Love Connection: ‘Wings of Life’ Director on Getting Up Close and Personal With Plants and Pollinators

Photos courtesy of Disneynature

“I’m a flower,” Meryl Streep narrates near the beginning of the utterly mesmerizing new Wings of Life documentary by Louie Schwartzberg. “I’m going to tell you, on behalf of all flowers, about life from our point of view. You think we’re just fragile wisps of beauty, unaware that beauty is our strategy.”

The Disneynature feature, out on DVD tomorrow, takes an intimate look at the relationship between flowers and their pollinators — from milkweed fields that draw millions of monarch butterflies to cactus fruits that lure pregnant bats from across the Sea of Cortez.

“It’s a love story really, a love story that feeds the Earth,” says Schwartzberg, whom we interviewed by phone. (He’s the only cinematographer in the world who has been shooting time-lapse 24/7 continuously for over three decades; credits include American Beauty, E.T. and Men in Black.) Schwartzberg says it was the escalating bee crisis that “really motivated me to push hard and make this movie. We’re hoping people will be inspired by the beauty. Beauty is nature’s tool for survival — you protect what you fall in love with.”

The hummingbirds were shot in Panama. Schwartzberg says their fierce, “kung-fu” altercations were one of his more surprising discoveries during shooting.

The hummingbirds were shot in Panama. Schwartzberg says their fierce, territorial “kung-fu” battles were one of his most surprising discoveries during shooting.

The film employs time-lapse, high-speed and macro cinematography. The result is astounding: We see a bee’s anguish as it attempts to escape the trap of a bucket orchid. We see the as-yet-undiscovered ripple in the wings of a monarch in flight. We see the individual quills on a hummingbird’s head as it closes in on a juicy bloom.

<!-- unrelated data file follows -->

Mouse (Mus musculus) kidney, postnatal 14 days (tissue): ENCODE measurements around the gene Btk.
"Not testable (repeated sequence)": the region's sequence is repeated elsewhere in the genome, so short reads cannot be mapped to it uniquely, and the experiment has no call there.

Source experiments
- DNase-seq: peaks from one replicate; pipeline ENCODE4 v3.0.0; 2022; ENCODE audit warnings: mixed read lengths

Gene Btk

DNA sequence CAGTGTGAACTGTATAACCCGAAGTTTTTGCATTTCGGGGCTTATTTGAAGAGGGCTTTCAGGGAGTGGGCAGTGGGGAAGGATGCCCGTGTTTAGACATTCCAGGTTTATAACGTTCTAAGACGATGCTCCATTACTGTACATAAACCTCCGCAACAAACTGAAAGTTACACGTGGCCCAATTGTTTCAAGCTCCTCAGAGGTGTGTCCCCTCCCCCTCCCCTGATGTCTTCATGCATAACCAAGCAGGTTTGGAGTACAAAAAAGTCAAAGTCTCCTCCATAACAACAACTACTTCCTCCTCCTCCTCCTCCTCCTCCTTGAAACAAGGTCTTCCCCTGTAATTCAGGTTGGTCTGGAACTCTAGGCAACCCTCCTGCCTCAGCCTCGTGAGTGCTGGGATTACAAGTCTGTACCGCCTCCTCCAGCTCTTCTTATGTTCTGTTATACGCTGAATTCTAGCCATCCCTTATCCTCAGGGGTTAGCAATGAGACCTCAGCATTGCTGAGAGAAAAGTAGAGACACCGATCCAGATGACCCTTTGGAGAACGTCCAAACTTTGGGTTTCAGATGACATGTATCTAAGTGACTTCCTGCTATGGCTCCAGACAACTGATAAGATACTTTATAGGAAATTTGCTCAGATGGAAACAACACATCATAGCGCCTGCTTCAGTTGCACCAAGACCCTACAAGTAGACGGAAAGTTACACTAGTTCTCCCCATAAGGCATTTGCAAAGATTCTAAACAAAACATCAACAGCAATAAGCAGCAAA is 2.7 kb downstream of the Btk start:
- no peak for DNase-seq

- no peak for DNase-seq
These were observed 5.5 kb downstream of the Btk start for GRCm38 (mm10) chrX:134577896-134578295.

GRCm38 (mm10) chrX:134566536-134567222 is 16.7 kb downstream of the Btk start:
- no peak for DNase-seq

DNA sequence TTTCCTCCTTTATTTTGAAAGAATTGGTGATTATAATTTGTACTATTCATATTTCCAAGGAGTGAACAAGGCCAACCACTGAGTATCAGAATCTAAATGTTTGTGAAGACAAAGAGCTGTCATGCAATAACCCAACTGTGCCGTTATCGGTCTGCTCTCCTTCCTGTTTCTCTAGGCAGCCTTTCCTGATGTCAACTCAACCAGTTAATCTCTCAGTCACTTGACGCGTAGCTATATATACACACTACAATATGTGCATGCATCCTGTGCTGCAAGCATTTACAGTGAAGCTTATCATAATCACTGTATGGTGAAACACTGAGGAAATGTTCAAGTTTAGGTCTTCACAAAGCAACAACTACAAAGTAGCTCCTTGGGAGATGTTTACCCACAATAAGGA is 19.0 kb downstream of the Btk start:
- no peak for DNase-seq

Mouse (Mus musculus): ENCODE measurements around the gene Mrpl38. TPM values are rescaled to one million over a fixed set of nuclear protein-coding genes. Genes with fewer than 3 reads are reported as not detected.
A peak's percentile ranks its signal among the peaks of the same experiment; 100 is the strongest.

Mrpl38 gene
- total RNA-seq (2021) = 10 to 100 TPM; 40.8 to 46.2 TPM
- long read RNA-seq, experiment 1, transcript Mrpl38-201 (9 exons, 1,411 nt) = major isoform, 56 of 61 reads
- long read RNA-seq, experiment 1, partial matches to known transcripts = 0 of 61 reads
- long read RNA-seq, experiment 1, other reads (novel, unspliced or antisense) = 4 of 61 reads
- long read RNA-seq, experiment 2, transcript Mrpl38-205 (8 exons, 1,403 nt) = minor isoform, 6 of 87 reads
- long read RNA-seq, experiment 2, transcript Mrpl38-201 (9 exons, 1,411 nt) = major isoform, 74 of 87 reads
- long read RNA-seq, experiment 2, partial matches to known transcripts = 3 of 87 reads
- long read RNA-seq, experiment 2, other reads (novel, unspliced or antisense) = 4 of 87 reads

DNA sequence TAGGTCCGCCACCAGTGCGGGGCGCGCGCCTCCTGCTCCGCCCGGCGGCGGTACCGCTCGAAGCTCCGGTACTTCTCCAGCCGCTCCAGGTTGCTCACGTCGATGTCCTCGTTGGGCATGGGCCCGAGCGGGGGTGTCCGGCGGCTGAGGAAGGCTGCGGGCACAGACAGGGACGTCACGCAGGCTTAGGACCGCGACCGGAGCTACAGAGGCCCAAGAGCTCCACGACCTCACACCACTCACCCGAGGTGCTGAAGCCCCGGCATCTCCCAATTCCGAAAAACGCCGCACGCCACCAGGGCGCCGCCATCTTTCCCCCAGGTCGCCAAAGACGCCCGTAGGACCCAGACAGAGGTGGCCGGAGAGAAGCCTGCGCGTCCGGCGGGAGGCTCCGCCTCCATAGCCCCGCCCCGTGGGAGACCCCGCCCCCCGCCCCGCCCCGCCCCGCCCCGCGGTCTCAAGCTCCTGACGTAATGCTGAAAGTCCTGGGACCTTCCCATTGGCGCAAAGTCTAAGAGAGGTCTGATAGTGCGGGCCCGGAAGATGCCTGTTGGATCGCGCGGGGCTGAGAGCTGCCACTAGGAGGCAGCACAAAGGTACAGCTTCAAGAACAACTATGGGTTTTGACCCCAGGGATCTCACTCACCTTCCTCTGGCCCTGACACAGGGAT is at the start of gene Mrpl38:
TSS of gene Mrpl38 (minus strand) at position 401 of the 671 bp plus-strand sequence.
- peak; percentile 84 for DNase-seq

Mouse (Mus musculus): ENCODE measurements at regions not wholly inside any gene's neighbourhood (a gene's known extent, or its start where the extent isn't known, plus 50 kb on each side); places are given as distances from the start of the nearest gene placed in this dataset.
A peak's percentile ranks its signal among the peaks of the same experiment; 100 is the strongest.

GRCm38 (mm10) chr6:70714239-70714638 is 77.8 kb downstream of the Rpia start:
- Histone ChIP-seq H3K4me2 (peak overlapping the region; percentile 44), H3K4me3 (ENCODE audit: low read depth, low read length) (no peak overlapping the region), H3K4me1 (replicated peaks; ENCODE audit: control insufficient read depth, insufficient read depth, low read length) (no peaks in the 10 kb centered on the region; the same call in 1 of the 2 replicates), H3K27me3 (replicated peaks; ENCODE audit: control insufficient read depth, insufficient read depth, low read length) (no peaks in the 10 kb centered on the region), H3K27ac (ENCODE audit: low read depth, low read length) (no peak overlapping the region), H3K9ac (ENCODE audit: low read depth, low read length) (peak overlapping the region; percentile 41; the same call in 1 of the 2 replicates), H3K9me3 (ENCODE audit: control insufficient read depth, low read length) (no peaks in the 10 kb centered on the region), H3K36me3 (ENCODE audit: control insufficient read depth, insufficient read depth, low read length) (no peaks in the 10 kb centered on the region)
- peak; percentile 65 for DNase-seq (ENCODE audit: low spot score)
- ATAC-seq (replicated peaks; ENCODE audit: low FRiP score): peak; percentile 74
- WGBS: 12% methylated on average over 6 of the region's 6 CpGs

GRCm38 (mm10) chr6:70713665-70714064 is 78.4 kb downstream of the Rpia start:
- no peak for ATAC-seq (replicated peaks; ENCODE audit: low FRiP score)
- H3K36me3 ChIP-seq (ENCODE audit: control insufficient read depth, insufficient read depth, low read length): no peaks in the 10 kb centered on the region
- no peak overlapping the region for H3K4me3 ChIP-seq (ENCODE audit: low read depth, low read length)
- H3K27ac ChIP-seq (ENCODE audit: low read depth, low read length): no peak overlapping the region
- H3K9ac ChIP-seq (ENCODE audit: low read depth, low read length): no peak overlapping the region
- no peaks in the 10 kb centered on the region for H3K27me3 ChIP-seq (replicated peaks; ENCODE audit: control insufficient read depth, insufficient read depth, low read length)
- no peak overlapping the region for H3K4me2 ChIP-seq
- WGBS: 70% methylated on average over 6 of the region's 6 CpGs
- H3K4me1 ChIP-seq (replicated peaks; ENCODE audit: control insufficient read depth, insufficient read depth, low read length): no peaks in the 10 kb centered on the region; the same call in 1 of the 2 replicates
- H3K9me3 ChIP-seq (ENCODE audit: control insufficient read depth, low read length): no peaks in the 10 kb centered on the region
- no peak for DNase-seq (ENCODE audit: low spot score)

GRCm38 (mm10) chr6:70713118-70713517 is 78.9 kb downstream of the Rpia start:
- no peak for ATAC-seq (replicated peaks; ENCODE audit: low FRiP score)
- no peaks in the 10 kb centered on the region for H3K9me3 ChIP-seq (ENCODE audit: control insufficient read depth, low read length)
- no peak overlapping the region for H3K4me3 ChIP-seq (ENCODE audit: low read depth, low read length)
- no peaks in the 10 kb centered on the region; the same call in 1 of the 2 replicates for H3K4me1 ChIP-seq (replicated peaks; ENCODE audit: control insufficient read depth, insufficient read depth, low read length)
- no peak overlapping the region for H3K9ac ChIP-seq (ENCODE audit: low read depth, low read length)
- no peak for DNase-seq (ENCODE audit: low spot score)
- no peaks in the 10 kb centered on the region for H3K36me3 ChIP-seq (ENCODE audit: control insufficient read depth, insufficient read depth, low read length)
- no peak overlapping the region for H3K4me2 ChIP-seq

So much for the old saw about technology alienating us from nature. Wings of Life brings us closer than we’ve ever been to the fragrant, unseen calculus that is our ecosystem.

“Technology can actually be a gift and an ally in showing us things the human eye can’t see,” Schwartzberg says. “Flowers growing and moving in a way that rivals a ballet dancer, hummingbirds doing amazing pirouettes. Technology opens up our consciousness to that. It makes us better human beings.”

Below are a few shots from the documentary, plus a must-see clip of a hummingbird in action. Hungry for more video? Entertainment Weekly’s Family Room blog has almost seven minutes of breathtaking footage.

(Photo credit: All photos courtesy of Disneynature.)

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What of those hapless bachelor bees who fall for (and into) the seductive curves of the bucket orchid? The flower’s tight squeeze allows it to affix its pollen to the bug’s back. “It kind of reminds me of the guy going from bar to bar, who keeps on blowing it. There’s a comical side to it. And it’s relatable to the human experience.”

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During their overnight stays in central Mexico, monarch butterflies literally bend fir trees with their weight.

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Shooting took place over a year and a half, in Mexico, Panama and California, including the director’s own home in Los Angeles. “When you serve nature, it makes you more present,” Schwartzberg says. “It helps you to get the shot but also forces you to be in the moment. When your eyes are wide open, you’ll learn something you never knew before.”



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Meryl Streep narrates throughout, assuming the perspectives of orchids, pitaya cactus flowers, and wildflowers. “She’s an avid gardener, and added intelligence, compassion, integrity — and a sort of knowingness,” Schwartzberg says. “And because it’s about cooperation and relationships and nurturing, I thought the story needed to be told from the feminine point of view.”

These gasp-inducing scenes help to remind us that “we are a part of nature — not apart from it.”

These gasp-inducing scenes help to remind us that “we are a part of nature — not apart from it.”

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Schwartzberg, who was raised in Brooklyn, began shooting time-lapse wildlife footage over three decades ago at UCLA. He quips, “Thirty-five years boils down to roughly 12 hours of material. That’s a lot of patience.”

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What can we do right now to halt the disappearance of essential pollinators? “Plant a garden. Put a tomato plant in a pot on the back of your porch. Plant a pollinator-friendly habitat on your windowsill.”